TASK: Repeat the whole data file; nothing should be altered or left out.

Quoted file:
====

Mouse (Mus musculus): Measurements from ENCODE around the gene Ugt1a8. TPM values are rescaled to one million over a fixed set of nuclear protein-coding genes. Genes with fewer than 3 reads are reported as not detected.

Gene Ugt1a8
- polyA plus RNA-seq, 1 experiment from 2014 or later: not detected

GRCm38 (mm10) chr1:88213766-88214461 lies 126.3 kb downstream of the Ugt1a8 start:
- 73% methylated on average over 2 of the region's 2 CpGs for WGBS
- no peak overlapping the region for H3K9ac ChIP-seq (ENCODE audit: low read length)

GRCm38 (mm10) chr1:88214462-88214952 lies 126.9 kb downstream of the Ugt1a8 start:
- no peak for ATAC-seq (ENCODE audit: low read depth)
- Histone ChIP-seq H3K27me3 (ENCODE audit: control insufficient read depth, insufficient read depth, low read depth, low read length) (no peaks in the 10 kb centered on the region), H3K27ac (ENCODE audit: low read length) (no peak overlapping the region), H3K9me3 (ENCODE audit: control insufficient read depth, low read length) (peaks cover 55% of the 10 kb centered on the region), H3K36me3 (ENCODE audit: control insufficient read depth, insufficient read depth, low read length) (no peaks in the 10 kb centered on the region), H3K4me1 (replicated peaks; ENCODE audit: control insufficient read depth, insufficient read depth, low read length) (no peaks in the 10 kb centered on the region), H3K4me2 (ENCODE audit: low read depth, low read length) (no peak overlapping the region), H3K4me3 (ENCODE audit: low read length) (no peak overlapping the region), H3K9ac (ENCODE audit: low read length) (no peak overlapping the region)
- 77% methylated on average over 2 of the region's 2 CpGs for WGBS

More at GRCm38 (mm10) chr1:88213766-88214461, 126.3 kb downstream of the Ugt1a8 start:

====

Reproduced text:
Mouse (Mus musculus): Measurements from ENCODE around the gene Ugt1a8. TPM values are rescaled to one million over a fixed set of nuclear protein-coding genes. Genes with fewer than 3 reads are reported as not detected.

Gene Ugt1a8
- polyA plus RNA-seq, 1 experiment from 2014 or later: not detected

GRCm38 (mm10) chr1:88213766-88214461 lies 126.3 kb downstream of the Ugt1a8 start:
- 73% methylated on average over 2 of the region's 2 CpGs for WGBS
- no peak overlapping the region for H3K9ac ChIP-seq (ENCODE audit: low read length)

GRCm38 (mm10) chr1:88214462-88214952 lies 126.9 kb downstream of the Ugt1a8 start:
- no peak for ATAC-seq (ENCODE audit: low read depth)
- Histone ChIP-seq H3K27me3 (ENCODE audit: control insufficient read depth, insufficient read depth, low read depth, low read length) (no peaks in the 10 kb centered on the region), H3K27ac (ENCODE audit: low read length) (no peak overlapping the region), H3K9me3 (ENCODE audit: control insufficient read depth, low read length) (peaks cover 55% of the 10 kb centered on the region), H3K36me3 (ENCODE audit: control insufficient read depth, insufficient read depth, low read length) (no peaks in the 10 kb centered on the region), H3K4me1 (replicated peaks; ENCODE audit: control insufficient read depth, insufficient read depth, low read length) (no peaks in the 10 kb centered on the region), H3K4me2 (ENCODE audit: low read depth, low read length) (no peak overlapping the region), H3K4me3 (ENCODE audit: low read length) (no peak overlapping the region), H3K9ac (ENCODE audit: low read length) (no peak overlapping the region)
- 77% methylated on average over 2 of the region's 2 CpGs for WGBS

More at GRCm38 (mm10) chr1:88213766-88214461, 126.3 kb downstream of the Ugt1a8 start: